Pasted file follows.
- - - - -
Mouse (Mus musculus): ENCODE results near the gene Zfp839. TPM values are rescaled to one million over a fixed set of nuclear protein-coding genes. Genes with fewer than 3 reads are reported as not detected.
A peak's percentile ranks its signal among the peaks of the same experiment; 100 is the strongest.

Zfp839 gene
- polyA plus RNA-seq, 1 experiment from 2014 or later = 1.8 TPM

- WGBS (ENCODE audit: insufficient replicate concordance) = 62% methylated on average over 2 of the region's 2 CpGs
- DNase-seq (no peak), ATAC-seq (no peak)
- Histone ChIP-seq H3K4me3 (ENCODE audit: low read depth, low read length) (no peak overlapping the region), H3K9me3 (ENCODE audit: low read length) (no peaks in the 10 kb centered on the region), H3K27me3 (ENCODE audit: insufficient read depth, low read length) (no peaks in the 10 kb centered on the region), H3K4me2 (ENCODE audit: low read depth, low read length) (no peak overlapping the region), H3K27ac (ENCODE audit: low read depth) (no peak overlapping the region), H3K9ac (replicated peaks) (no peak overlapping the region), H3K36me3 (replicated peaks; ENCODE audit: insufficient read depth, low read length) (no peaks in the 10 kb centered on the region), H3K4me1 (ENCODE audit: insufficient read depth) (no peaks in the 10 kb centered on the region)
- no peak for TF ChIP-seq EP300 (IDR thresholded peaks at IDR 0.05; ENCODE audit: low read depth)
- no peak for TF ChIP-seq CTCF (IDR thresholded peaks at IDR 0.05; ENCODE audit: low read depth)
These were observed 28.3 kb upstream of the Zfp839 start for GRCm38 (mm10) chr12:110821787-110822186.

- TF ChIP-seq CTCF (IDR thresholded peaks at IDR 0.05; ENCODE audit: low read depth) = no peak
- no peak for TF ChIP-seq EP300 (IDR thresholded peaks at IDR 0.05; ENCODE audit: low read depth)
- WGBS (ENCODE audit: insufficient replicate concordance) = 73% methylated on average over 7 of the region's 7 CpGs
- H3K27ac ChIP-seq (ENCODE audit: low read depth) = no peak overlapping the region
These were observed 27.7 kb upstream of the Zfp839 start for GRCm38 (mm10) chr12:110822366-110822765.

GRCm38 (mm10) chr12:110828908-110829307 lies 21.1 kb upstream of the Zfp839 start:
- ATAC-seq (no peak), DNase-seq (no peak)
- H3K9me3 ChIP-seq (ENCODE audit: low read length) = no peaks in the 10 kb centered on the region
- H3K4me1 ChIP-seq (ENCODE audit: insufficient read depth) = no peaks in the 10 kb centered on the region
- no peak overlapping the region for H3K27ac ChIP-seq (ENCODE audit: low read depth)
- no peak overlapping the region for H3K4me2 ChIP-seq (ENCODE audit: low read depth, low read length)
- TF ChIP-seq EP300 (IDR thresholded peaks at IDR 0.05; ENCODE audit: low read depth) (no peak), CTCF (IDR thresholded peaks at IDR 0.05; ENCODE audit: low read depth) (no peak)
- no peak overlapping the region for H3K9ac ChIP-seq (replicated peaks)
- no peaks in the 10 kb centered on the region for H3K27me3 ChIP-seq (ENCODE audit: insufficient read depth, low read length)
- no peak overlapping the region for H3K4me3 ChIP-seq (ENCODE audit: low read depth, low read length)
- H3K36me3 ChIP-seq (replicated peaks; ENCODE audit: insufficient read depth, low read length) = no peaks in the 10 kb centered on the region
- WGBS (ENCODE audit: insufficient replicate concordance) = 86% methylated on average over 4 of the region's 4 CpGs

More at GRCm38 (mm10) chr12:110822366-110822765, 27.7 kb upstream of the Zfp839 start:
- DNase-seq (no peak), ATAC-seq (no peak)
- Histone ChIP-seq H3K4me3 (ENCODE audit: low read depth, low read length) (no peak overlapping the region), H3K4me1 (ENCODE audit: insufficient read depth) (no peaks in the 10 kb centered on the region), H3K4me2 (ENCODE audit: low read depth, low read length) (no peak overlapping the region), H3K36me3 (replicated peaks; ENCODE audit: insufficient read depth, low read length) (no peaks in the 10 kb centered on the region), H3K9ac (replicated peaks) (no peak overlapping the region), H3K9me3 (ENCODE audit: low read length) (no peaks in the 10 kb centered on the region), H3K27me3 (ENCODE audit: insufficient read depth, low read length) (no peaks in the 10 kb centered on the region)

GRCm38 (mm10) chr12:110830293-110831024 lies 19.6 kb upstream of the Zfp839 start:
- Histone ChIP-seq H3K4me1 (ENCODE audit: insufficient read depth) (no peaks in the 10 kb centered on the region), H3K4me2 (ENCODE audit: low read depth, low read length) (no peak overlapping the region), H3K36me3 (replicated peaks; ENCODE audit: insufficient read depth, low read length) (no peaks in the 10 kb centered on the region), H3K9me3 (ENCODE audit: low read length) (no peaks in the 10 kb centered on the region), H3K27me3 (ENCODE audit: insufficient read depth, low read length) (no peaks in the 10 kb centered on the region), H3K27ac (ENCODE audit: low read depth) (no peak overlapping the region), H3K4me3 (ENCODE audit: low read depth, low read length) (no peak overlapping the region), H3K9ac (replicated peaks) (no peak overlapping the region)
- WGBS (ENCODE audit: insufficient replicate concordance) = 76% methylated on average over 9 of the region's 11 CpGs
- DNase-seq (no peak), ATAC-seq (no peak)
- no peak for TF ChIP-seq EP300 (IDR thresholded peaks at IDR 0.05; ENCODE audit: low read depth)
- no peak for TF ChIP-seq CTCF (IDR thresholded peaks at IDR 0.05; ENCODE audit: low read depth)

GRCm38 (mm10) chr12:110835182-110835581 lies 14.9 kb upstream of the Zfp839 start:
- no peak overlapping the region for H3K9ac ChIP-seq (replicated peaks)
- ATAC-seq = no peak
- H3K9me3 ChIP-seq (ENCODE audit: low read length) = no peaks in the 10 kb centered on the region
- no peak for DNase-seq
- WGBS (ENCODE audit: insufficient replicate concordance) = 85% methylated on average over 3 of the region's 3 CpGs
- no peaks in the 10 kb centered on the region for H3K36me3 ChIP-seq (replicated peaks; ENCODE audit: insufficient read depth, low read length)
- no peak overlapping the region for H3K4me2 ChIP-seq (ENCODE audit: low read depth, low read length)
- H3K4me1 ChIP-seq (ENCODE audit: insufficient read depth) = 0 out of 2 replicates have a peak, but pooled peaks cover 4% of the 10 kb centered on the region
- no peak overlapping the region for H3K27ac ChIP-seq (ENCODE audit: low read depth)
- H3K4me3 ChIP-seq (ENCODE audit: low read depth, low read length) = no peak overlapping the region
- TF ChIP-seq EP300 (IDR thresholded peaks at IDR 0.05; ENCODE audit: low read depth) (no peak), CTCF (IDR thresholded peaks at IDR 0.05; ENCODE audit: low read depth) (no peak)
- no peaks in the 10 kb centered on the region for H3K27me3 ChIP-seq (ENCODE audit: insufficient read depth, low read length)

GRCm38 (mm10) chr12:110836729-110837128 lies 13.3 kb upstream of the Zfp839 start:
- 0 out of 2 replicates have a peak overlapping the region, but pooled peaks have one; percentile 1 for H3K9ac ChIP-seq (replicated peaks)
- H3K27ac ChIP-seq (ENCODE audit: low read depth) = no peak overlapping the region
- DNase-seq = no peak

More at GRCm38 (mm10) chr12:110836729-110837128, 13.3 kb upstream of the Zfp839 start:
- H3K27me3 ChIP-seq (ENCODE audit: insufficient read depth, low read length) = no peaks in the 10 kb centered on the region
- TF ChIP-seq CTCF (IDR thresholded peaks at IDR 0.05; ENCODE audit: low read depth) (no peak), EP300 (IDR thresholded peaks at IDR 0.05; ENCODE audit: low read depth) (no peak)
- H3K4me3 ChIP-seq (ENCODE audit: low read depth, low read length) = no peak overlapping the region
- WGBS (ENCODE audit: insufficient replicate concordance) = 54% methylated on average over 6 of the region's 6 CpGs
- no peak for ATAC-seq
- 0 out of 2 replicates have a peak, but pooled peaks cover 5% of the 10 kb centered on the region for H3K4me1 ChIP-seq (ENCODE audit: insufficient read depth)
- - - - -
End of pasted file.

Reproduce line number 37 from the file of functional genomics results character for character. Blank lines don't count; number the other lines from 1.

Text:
GRCm38 (mm10) chr12:110835182-110835581 lies 14.9 kb upstream of the Zfp839 start: